The Intensification of Political and Intellectual Confrontation Since 2012Case Study 1: Sino-Japanese Confrontation in 2012 over the Diaoyu/Senkaku DisputeCase Study 2: China’s Announcement of ADIZ and Abe’s Yasukuni Visit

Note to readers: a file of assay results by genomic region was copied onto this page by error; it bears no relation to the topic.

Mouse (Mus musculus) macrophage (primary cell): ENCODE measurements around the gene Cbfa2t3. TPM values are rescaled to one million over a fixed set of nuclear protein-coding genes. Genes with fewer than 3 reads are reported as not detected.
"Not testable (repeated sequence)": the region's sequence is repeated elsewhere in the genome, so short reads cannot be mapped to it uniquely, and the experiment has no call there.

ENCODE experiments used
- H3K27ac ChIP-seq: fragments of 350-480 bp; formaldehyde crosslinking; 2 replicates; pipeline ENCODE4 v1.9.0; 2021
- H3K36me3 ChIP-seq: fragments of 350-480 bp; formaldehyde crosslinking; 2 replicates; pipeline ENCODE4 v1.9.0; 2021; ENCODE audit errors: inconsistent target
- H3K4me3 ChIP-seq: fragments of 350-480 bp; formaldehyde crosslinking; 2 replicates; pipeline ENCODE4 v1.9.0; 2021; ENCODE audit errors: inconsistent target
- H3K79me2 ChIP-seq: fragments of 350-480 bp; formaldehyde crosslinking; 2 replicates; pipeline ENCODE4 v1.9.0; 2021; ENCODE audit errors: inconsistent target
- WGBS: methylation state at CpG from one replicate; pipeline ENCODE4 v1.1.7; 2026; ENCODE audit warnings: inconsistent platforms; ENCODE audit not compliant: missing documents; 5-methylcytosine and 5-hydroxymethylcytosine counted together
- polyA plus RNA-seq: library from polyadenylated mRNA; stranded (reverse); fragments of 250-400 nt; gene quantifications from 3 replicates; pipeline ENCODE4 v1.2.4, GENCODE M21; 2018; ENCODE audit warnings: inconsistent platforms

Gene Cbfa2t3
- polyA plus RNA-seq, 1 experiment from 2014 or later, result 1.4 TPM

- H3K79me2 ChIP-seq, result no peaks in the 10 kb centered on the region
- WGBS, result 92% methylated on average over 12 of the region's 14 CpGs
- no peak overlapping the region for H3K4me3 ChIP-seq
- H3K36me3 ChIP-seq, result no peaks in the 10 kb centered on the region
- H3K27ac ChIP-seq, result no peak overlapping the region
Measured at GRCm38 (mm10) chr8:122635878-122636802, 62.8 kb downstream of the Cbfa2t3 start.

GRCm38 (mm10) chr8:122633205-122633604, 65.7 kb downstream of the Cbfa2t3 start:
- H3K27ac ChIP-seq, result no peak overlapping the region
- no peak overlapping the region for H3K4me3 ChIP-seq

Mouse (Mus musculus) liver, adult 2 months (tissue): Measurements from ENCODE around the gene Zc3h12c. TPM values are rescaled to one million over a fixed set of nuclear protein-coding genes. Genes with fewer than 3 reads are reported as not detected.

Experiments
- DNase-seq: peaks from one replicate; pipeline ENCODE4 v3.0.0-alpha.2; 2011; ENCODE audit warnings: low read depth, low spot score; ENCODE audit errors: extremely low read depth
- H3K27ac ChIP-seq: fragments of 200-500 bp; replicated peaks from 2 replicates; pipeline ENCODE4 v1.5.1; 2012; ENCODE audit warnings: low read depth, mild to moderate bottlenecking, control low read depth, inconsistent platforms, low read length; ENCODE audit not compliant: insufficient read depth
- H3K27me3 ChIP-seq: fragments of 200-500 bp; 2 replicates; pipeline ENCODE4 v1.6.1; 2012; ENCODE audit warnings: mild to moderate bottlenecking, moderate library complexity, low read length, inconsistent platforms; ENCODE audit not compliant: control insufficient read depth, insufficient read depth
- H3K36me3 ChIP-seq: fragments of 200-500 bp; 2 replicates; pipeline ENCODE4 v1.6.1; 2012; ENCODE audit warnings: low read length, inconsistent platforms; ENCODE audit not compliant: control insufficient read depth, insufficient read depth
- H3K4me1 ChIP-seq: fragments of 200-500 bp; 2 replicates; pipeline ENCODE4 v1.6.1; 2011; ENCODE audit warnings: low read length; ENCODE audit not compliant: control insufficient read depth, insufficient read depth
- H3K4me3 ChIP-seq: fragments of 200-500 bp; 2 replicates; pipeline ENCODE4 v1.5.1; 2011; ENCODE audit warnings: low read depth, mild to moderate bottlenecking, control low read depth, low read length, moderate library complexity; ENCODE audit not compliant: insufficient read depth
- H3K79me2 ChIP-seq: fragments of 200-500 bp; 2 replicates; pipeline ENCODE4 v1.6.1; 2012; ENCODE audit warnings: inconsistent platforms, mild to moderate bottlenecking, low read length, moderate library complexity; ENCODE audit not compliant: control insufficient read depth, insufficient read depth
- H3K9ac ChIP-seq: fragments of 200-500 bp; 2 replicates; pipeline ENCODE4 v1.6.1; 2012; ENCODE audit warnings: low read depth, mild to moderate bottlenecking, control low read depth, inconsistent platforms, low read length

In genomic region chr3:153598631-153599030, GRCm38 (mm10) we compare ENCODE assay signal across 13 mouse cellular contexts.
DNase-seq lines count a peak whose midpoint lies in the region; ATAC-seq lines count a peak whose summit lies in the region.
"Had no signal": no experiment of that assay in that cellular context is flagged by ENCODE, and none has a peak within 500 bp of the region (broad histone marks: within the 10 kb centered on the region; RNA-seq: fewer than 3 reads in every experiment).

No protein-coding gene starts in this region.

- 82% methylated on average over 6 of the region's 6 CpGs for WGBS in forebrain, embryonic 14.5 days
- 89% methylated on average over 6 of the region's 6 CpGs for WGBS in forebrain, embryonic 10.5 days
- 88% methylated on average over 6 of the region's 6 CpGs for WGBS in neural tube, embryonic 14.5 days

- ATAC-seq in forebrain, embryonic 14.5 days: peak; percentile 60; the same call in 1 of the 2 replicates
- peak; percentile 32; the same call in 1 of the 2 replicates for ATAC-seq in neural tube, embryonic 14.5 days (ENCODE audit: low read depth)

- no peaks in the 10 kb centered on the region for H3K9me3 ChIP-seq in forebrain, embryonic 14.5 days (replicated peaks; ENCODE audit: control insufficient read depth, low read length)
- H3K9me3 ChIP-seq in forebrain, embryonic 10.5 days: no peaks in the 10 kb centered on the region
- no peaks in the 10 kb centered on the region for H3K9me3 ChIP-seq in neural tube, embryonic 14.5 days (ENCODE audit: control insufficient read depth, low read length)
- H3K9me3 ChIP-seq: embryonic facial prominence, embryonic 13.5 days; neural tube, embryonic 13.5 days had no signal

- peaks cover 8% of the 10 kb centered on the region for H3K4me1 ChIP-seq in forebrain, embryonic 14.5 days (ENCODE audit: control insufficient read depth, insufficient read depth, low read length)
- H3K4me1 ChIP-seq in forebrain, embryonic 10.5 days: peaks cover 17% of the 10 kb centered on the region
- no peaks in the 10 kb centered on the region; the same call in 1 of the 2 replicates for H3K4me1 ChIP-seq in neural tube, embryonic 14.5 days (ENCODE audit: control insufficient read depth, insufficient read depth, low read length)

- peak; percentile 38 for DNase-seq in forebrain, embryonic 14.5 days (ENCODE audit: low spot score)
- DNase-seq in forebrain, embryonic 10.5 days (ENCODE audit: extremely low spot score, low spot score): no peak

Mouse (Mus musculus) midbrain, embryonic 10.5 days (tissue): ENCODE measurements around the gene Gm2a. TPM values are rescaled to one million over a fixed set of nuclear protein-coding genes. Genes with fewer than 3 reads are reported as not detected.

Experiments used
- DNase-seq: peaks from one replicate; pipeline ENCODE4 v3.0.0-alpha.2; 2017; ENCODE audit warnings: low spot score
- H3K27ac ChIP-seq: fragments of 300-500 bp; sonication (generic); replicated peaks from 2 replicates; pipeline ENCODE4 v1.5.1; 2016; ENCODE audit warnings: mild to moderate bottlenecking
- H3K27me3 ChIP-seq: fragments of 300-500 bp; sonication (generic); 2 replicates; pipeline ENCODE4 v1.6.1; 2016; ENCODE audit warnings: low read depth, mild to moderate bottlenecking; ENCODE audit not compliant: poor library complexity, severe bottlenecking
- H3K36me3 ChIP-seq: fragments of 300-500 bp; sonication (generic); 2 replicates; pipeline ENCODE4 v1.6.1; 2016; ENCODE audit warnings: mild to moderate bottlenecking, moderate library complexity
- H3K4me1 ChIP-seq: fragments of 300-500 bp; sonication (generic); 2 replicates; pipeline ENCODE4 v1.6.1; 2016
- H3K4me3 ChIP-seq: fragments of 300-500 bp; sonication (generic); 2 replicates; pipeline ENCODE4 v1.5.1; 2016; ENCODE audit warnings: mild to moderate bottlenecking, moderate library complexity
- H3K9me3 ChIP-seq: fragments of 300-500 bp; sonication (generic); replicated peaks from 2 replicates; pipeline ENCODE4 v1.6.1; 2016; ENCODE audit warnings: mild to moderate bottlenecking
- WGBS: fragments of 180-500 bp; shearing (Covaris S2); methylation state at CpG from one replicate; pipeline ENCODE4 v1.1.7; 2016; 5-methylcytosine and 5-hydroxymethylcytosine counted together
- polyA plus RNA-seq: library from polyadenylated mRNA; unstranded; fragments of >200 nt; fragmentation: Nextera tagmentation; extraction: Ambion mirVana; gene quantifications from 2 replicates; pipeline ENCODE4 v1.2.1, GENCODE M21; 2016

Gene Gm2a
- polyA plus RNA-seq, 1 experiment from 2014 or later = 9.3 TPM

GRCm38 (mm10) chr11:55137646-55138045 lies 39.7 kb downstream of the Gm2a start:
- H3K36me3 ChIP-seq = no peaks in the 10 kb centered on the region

This chapter first traces the evolution of strategic thoughts and mutual perception in both China and Japan after 2012 against the background of China and the US establishing a new type of Great Power relations and the intensifying Sino–US geopolitical competition. Yun Zhang then examines the case of the increasingly dangerous confrontation after Japan’s nationalization of the Diaoyu/Senkaku Islands in 2012, which further solidified mutual misperception between China and Japan. Why did Japan decide to nationalize the islands despite being aware of the serious consequences? Why has China shown unprecedented resolve in dealing with Japan by frequently deploying coastguard vessels in the surrounding waters and by claiming sovereignty through legal arguments and establishing an Air-Defense Identification Zone (ADIZ) in the East China Sea? It was also impossible to conceive that Abe did not predict China’s strong reactions toward his Yasukuni visit in 2013. This chapter seeks to demonstrate that a trilateral perspective is vital for answering these questions. The US has been a crucial factor. The dynamic adjustment in US–China relations over the past several years is the primary variable in China’s approach to dealing with these disputes, which seems to have replaced Taiwan as the litmus test for US–China strategic intentions and military capabilities in the Western Pacific. Interestingly, Japan also has reasons to use the dispute as a litmus test for the US–Japan alliance in a period of relative US decline. After reviewing the latest development of seeming Sino–Japanese détente since 2014, Yun Zhang finally assesses the possibilities of a new pattern of interaction among the two countries.